Times are tough, everyone is cutting back on expenses. The high cost of cable TV service can buy more needed groceries. We’re all cutting back, we even disconnected the home phone and went over to Magic Jack, its great, no annoying telemarketing. You have to realize that the computer also acts as a TV. There are many webb sites that provide movies and missed TV shows.
I cut cable several years ago...it is heaven not continually having cable junk pumped into you. It is such a blessing....
How do you watch TV? Or do you just not watch at all.
I know during 9/11, the TV coverage was essential to me.
I cut them off 10 years ago.
Same here. Haven’t missed anything either.
I get about 40 free channels the old fashion way with an antenna. Told DirectTV to go away years ago. Who wants to pay for all those commercials?
BTW I am 50 and 80 miles from most of the big city tv transmitters.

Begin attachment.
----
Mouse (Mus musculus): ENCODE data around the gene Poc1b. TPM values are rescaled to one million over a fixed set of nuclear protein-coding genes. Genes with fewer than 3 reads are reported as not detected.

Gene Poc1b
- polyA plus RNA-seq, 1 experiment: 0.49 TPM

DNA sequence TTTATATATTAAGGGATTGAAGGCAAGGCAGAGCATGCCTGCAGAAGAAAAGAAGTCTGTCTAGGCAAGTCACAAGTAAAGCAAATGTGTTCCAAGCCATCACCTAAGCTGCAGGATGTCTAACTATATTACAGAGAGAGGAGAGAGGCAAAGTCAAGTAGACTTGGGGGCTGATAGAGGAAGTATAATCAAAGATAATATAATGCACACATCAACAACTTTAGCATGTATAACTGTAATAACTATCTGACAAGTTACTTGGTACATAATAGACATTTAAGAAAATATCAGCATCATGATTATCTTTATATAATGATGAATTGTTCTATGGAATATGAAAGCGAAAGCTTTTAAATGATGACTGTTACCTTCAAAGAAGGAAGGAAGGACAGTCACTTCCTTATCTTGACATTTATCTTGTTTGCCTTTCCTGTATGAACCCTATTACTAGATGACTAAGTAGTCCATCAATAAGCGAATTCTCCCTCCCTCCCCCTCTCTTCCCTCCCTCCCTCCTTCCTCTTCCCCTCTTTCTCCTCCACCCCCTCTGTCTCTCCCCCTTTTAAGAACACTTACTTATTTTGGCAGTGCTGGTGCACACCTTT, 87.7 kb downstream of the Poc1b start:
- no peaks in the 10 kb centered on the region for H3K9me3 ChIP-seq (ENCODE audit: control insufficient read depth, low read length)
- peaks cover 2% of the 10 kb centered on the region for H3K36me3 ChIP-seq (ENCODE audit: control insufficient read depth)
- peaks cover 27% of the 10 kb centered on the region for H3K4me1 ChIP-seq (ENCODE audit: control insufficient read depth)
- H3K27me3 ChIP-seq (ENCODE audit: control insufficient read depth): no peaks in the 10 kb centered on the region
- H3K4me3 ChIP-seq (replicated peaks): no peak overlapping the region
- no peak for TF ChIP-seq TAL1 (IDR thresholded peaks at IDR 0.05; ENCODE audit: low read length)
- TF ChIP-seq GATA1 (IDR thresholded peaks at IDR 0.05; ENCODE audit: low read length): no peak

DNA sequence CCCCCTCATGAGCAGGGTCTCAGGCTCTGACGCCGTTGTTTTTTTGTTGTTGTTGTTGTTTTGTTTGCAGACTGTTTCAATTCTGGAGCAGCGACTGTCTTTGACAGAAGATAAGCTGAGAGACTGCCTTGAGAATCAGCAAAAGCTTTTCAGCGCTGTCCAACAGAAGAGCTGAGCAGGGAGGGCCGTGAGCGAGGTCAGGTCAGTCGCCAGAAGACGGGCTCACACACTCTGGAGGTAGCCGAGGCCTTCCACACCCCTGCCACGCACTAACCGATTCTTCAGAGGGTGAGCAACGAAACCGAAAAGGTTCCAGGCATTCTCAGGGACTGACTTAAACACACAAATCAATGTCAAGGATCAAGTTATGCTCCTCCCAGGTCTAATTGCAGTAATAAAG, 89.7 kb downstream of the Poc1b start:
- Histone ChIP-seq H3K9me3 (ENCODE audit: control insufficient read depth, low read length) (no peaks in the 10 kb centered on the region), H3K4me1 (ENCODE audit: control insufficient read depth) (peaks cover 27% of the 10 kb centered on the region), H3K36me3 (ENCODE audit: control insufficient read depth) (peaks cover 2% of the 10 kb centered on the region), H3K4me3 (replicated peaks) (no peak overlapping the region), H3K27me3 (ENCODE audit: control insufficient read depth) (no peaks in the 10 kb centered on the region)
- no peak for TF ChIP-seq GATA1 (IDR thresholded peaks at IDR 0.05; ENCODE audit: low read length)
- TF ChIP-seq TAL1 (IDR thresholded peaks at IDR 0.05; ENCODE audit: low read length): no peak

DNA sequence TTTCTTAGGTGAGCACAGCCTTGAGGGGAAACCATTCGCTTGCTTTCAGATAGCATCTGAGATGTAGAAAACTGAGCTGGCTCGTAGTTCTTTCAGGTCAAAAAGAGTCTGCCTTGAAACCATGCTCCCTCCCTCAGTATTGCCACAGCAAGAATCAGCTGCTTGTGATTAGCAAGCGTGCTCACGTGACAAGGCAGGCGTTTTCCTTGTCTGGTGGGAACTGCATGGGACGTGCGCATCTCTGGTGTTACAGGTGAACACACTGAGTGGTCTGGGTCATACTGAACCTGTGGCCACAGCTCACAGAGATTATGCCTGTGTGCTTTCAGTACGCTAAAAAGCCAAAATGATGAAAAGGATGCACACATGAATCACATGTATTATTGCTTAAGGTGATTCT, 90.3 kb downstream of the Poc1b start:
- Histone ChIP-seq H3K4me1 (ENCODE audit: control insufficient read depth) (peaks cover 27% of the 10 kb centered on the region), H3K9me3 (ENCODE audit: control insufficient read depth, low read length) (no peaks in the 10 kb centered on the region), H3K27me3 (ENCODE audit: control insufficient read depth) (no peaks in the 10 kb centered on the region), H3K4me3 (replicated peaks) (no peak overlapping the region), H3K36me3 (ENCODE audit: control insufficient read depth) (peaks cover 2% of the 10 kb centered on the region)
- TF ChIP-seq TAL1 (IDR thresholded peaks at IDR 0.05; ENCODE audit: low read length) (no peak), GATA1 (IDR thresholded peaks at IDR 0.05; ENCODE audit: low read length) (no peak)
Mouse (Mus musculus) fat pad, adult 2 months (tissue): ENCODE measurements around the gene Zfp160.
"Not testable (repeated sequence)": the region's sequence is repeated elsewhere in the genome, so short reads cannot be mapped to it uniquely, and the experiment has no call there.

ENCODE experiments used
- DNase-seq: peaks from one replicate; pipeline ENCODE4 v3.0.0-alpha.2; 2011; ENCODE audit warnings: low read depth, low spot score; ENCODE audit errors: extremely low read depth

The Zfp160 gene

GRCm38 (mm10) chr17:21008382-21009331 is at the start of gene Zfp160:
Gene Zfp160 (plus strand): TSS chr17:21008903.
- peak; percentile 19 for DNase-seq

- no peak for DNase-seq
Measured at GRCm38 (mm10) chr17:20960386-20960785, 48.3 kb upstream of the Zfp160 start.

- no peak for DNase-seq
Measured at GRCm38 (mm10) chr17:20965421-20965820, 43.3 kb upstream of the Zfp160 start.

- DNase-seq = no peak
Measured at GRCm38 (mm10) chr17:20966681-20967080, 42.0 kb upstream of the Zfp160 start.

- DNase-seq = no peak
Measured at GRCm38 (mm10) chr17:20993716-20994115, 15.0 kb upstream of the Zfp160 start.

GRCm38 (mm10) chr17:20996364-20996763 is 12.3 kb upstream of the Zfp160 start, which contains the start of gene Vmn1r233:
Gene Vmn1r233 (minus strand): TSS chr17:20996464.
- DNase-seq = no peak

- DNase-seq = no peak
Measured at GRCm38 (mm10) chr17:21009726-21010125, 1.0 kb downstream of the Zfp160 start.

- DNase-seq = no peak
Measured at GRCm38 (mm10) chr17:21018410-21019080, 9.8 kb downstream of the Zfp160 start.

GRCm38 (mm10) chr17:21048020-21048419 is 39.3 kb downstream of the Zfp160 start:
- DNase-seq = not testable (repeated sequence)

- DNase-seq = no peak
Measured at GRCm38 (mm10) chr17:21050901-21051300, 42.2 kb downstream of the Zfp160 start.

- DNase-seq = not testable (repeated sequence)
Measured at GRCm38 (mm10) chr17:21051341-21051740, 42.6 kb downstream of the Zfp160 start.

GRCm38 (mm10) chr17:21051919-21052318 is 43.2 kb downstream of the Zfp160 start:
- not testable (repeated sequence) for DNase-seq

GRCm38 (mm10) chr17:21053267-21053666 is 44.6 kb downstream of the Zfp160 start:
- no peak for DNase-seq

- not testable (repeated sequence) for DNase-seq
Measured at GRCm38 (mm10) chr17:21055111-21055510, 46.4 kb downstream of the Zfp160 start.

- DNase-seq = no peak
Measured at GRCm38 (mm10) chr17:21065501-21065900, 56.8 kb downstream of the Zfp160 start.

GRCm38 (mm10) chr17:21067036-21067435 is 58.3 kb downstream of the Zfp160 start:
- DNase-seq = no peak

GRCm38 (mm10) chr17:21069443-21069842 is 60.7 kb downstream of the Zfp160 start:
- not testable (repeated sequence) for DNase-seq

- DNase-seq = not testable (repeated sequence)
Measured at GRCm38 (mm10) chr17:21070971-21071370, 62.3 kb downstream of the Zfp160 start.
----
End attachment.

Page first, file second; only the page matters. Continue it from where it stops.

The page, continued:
FR and other web based sources.
What antenna and mounting height do you use?
I watch lots of Fox news on youtube for free. Sometimes you just have to wait 24 hrs, but if it’s any good at all, it’s there.
Their website videos are free too.
Can I ask you a question what kind of Plasma TV did you get? Our TV is acting up (it’s a 1984 so I can’t complain but still I love that TV and wouldn’t think of replacing it otherwise lol). I was looking at the Black Friday Ads and reading reviews and I had come to the conclusion a Plasma is what we should buy and I noted Panasonic had very good ratings so I was thinking of one of those.
” Who wants to pay for all those commercials? “
I’m old enough to remember back in the 70’s when the first experimental Cable TV systems were coming on line - back then, the big selling-point was that, since you paid for programming up-front, there would be no commercials....
We’ve come a long way, Baby..... ;)
Also, something the cable company doesn't advertise, your over-the-air reception will likely be better than what comes over the cable. With OTA, you're getting it straight from the source, but the cable company will receive it and recode it to their standards with loss of quality along the way.